The appellant Cooper filed a complaint in equity to set aside a default judgment rendered against himself and others in favor of the appellee Mesh. Mesh answered the complaint, and she filed a counterclaim for declaratory judgment that the default judgment is not dischargeable in federal bankruptcy proceedings filed by the appellant. The appellant appeals from the superior court's grant of the appellee's motion for. summary judgment as to both the appellant's complaint and the appellee's counterclaim.
As to the following, there is no conflict in the evidence: In 1972, Encold, Inc., of which the appellant Cooper was an officer, director, and agent, was constructing an apartment complex in Gwinnett County adjacent to property owned by the appellee Mesh. In May of 1973, Mesh brought suit against Cooper and others, alleging that they had caused severe damage to a lake on her property. At the trial of the case in June of 1973, the parties negotiated a settlement agreement under which Cooper would pay Mesh $5,000 and perform certain landscaping work on her property to correct the damage to the lake. However, Mesh did not cash the $5,000 check tendered to her by Cooper, and she refused to allow Cooper to enter onto her property to perform the work.
A dispute subsequently arose between counsel for the respective parties as to whether the case had been finally settled. The transcript of the hearing at which the settlement agreement was negotiated could not be located, and counsel for Mesh informed counsel for Cooper by letter in September of 1974 that they were, therefore, taking the position that the case had not been settled and that they were requesting the Clerk of DeKalb Superior Court to put the case on the active trial calendar at the earliest possible date.
The case came on for trial on October 15, 1975, as announced by publication of the DeKalb Superior Court calendar in the official organ of DeKalb County. However, since no one was present for any of the defendants, the case was continued. The case was eventually tried on November 17, 1975. Although none of the defendants appeared either in person or through counsel, the trial judge placed a telephone call to Cooper's counsel-of-record prior to trial, and counsel stated that he no longer represented the defendants, but he said that the defendants knew about the trial. Cooper, however, denies that he knew about the trial.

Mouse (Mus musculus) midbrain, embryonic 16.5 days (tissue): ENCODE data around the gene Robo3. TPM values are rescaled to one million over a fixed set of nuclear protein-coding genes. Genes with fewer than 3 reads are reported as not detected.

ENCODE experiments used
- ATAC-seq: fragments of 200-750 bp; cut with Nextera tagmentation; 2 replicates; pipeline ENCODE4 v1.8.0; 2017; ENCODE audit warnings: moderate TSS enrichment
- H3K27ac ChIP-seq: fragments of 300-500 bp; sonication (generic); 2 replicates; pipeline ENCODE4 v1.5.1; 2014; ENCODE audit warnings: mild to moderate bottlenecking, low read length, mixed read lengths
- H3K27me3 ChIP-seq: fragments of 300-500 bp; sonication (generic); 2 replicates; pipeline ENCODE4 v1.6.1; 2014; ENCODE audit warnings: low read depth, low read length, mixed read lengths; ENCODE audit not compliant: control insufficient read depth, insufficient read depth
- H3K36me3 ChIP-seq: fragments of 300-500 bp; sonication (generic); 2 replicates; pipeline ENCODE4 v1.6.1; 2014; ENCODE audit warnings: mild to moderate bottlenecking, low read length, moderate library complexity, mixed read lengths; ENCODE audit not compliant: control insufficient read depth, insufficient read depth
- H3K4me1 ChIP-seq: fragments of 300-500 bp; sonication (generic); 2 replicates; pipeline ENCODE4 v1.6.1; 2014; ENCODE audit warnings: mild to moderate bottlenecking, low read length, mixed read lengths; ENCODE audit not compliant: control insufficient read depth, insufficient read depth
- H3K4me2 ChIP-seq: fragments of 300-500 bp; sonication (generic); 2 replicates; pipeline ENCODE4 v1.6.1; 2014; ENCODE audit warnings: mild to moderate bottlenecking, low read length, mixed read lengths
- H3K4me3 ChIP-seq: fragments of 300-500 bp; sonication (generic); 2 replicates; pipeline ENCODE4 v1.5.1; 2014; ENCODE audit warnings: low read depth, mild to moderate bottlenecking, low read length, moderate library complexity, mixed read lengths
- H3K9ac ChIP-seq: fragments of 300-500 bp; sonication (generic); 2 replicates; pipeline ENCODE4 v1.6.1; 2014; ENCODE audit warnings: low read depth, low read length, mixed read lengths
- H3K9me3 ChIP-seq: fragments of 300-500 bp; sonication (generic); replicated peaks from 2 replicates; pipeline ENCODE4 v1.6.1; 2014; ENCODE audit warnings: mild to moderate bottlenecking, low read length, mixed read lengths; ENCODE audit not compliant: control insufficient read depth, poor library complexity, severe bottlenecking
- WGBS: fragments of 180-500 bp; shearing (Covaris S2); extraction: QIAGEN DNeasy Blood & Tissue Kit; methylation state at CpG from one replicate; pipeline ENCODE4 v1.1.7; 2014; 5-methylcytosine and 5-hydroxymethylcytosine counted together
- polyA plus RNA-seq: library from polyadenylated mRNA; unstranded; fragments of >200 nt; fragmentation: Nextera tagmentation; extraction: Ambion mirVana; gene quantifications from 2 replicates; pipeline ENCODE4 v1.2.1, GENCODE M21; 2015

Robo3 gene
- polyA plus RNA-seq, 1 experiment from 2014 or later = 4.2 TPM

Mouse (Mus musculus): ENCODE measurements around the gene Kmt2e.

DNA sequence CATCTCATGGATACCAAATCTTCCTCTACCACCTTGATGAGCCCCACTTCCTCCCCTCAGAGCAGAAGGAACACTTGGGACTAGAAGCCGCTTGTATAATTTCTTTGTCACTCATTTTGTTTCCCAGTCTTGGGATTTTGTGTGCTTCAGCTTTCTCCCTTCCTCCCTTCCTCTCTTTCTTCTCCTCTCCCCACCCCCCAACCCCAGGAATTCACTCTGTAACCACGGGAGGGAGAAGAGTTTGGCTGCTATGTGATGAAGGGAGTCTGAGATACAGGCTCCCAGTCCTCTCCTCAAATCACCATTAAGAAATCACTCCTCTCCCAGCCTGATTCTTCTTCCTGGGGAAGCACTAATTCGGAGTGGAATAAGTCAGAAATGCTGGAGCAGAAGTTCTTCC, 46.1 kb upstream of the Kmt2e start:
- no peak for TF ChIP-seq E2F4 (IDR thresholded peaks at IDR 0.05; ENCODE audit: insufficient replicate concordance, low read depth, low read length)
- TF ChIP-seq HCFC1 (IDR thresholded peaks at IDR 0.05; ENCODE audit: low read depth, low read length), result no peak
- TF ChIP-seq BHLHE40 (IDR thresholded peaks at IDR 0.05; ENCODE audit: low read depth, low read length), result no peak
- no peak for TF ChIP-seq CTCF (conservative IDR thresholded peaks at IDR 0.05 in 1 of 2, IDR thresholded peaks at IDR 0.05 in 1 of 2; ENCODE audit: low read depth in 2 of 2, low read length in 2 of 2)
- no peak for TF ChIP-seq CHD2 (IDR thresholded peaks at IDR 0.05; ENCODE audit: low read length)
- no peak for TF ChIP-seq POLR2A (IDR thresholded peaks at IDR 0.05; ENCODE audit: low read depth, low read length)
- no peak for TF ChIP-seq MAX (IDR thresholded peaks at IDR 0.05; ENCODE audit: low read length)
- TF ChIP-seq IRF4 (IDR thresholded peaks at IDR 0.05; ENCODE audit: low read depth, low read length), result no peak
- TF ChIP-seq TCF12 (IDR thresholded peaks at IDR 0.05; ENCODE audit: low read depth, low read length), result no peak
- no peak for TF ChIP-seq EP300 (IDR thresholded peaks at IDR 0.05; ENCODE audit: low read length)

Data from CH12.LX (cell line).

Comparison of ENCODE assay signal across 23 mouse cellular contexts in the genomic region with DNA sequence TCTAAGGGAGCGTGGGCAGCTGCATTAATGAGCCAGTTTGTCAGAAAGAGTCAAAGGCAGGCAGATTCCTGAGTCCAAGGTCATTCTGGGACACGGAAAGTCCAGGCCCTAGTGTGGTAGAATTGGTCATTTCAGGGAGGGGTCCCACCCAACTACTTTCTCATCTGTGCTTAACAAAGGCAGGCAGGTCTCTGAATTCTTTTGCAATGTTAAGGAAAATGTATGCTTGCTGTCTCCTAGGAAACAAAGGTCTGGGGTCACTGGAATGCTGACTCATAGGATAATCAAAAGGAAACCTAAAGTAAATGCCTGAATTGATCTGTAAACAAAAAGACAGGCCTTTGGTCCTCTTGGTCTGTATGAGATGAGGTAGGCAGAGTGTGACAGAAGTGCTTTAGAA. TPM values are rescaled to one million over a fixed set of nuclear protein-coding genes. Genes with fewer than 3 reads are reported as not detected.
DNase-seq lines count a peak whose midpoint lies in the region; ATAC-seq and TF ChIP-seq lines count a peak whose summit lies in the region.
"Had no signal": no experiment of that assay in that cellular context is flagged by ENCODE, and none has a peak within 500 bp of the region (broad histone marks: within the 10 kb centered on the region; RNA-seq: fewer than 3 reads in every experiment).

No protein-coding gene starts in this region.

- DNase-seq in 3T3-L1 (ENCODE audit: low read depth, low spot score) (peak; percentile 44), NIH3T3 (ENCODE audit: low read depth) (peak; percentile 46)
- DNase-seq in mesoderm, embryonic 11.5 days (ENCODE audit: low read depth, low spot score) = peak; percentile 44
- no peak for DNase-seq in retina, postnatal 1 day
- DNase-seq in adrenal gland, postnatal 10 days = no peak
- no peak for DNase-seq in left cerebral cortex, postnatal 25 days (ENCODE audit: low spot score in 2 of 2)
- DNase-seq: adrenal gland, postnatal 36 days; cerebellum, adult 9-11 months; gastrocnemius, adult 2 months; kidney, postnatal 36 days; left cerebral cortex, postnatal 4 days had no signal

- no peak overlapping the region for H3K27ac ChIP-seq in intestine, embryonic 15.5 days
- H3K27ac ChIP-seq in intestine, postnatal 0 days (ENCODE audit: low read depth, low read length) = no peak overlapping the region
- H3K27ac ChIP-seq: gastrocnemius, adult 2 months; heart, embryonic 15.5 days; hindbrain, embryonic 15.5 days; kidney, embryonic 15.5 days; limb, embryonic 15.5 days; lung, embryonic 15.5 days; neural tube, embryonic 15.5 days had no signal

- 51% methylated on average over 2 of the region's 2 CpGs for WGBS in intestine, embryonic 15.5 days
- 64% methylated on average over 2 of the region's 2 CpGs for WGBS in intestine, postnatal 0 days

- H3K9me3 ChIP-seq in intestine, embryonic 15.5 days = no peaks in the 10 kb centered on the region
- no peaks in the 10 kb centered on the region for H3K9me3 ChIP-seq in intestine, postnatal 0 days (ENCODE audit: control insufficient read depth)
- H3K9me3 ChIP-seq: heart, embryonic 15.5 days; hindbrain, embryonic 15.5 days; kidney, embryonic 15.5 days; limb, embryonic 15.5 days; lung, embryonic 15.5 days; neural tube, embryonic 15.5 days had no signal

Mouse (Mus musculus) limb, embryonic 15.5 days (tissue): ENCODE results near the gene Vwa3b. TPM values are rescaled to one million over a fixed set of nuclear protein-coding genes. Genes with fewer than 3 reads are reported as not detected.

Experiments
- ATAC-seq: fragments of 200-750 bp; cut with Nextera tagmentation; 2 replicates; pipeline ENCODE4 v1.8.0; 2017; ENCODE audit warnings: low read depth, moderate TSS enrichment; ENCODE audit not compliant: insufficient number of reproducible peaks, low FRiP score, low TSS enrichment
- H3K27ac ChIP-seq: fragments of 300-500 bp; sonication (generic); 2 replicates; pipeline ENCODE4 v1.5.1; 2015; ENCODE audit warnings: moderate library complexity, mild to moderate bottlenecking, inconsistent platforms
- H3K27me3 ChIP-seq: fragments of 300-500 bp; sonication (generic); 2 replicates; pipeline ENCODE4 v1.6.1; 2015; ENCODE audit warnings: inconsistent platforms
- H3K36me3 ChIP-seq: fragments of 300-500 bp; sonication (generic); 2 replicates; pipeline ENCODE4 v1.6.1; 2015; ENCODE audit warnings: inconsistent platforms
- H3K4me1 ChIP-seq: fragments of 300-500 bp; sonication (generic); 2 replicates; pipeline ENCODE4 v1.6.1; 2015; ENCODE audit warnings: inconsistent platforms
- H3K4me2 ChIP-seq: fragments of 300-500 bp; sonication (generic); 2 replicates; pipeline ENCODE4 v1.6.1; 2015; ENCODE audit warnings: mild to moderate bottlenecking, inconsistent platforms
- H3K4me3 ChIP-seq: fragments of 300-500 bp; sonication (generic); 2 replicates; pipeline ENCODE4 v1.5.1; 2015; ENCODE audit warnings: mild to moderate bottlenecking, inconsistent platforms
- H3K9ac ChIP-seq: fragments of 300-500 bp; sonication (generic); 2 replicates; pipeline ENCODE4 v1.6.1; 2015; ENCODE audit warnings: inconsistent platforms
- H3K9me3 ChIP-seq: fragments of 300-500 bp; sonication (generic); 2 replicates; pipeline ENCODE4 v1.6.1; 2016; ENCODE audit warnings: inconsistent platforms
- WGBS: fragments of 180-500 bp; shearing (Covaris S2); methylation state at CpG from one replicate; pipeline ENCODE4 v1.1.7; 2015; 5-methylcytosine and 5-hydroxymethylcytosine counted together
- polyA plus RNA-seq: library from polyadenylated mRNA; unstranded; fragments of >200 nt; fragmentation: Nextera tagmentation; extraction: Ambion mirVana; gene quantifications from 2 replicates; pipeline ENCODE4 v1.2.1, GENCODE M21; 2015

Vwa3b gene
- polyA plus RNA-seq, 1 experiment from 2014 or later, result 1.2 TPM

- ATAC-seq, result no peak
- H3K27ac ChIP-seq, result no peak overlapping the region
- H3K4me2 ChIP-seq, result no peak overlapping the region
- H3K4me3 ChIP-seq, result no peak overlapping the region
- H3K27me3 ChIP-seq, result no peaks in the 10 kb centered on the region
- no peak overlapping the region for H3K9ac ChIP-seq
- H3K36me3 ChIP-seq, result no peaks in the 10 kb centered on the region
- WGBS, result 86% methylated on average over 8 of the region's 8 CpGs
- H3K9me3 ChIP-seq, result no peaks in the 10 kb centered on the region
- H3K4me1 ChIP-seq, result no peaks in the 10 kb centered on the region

1. "Complaint in equity may be brought to set aside a judgment for fraud, accident or mistake, or the acts of the adverse party unmixed with the negligence or fault of the complainant." Code Ann. 81A-160 (e). See Burns & Ledbetter, Inc. v. Primark Marking Co., 244 Ga. 341 (1) (260 SE2d 58) (1979)
. "Equity will interfere to set aside a judgment of a court having jurisdiction only where the party had a good defense of which he was entirely ignorant, or where he was prevented from making it by fraud or accident, or the act of the adverse party, unmixed with fraud or negligence on his part." Code 37-220. See Echols v. Tower Credit Corp., 223 Ga. 307 (1) (154 SE2d 617) (1967)
; Johnson v. Johnson, 210 Ga. 795
, 799 (82 SE2d 831
Thus, a judgment cannot be set aside by complaint in equity if rendition of the judgment is mixed with the negligence of the complainant. Cooper's attorney was notified that counsel for Mesh was going to put the case on the trial calendar. Notice of the trial date was given by the trial judge to Cooper's counsel-of-record, and this is sufficient to put Cooper on notice under Code Ann. 81A-140 (c). McNally v. Stonehenge, Inc., 242 Ga. 258 (248 SE2d 653) (1978)
. In addition, proper publication of the court calendar in the official organ of the county affords sufficient notice of the trial date. McNally v. Stonehenge, supra, but see Spyropoulos v. John Linard Estate, 243 Ga. 518 (255 SE2d 40) (1979)
Cooper was thus given proper notice of the trial, and it must, therefore, be said that rendition of the default judgment was not unmixed with negligence on his part. The trial judge did not err in granting Mesh's motion for summary judgment on Cooper's complaint.
2. The appellant has presented no argument or citation of authority in support of his enumeration of error that the trial judge erred in ruling that the default judgment is not dischargeable in bankruptcy. Therefore, this enumeration of error is deemed abandoned under Rule 45 (Code Ann. 25-4545). Hazelrig v. Hazelrig, 242 Ga. 75 (248 SE2d 157) (1978)
Sturgeon & Smith, Furman Smith, for appellees.